# Definite Integrals

1. Aug 16, 2007

### antinerd

1. The problem statement, all variables and given/known data

Evaluate the definite integrals.

2. Relevant equations

Integral of (t+1)/(t^2+2t+1) dt from 1 to 4 (a=1, b=4)

and

Integral of (xe^(x^2+1)) dx from 0 to 2 (a=0, b=2)

3. The attempt at a solution

I have done them out, just wondering if this is the best way to do them, and perhaps if I made a mistake, it would be nice to know why:

For the first one, I factored and got:

(t+1) / ((t+1)(t+1))

then i cancelled and got

1 / (t+1)

Which then means:

ln |t+1| from 1 to 4 = ln |5| - ln |2|

Is that the answer for that?

Now, for the second one, I did the same thing:

antiderivative of (xe^(x^2+1)) = 1/2 (e^(x^2+1)...

right? Then the answer would be from 0 to 2:

e^5 - e^1 = e^4

Any feedback would be great.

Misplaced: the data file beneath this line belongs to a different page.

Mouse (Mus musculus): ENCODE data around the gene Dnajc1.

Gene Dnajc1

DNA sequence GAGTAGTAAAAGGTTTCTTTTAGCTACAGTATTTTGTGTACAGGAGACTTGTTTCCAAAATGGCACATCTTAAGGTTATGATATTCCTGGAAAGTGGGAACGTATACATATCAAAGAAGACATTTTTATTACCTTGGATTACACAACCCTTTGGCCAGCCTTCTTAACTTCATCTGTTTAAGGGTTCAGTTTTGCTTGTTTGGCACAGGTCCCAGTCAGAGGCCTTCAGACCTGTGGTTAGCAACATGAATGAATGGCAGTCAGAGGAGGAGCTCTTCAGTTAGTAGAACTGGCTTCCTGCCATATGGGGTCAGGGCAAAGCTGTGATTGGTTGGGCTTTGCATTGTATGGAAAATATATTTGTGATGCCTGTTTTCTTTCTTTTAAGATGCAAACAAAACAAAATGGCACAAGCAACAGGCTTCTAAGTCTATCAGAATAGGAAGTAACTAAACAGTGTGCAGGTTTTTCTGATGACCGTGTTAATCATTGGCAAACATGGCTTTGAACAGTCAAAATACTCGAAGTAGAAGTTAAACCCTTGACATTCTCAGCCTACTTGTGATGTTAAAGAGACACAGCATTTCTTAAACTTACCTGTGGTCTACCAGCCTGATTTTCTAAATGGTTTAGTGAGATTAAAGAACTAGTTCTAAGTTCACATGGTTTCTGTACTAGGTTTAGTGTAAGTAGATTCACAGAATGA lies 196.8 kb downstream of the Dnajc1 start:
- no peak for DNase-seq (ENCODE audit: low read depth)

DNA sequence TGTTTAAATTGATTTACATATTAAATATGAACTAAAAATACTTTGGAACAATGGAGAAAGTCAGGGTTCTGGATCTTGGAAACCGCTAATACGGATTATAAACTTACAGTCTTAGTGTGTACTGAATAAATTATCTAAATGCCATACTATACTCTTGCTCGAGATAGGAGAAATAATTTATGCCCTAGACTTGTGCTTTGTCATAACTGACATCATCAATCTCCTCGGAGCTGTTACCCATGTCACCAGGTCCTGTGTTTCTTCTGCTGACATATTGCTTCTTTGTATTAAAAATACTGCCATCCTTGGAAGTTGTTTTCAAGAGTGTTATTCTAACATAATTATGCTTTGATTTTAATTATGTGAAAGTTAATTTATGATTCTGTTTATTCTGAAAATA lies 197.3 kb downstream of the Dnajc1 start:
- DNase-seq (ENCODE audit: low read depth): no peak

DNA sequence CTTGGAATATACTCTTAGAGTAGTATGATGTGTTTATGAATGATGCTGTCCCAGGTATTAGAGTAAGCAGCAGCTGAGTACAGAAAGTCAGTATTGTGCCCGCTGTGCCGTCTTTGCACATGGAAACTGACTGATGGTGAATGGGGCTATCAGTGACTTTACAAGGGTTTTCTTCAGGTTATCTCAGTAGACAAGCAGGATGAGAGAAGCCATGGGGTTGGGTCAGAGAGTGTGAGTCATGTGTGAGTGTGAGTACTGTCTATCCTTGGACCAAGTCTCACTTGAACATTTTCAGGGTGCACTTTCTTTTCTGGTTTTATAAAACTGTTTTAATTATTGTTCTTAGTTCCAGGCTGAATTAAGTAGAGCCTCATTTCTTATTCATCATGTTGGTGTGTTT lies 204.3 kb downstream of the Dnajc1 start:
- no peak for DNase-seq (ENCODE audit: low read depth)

2. Aug 16, 2007

### neutrino

That's right.

Nope. For one, you forgot the factor of 1/2 in front, and also e^a - e^b is not equal to e^(a-b) [actually, that's true for any base.]

The first one's right, BTW.

3. Aug 16, 2007

### antinerd

Thanks.

So if I did the second correctly, it's:

1/2 e^5 - e/2

Right? And I can leave it like that?

4. Aug 16, 2007

### learningphysics

Yes, looks fine.

5. Aug 16, 2007

### neutrino

If you mean, $$\frac{1}{2}e^5 - \frac{1}{2}e$$, then that's right, although $$\frac{1}{2}\left(e^5 - e\right)$$ would look nicer. :)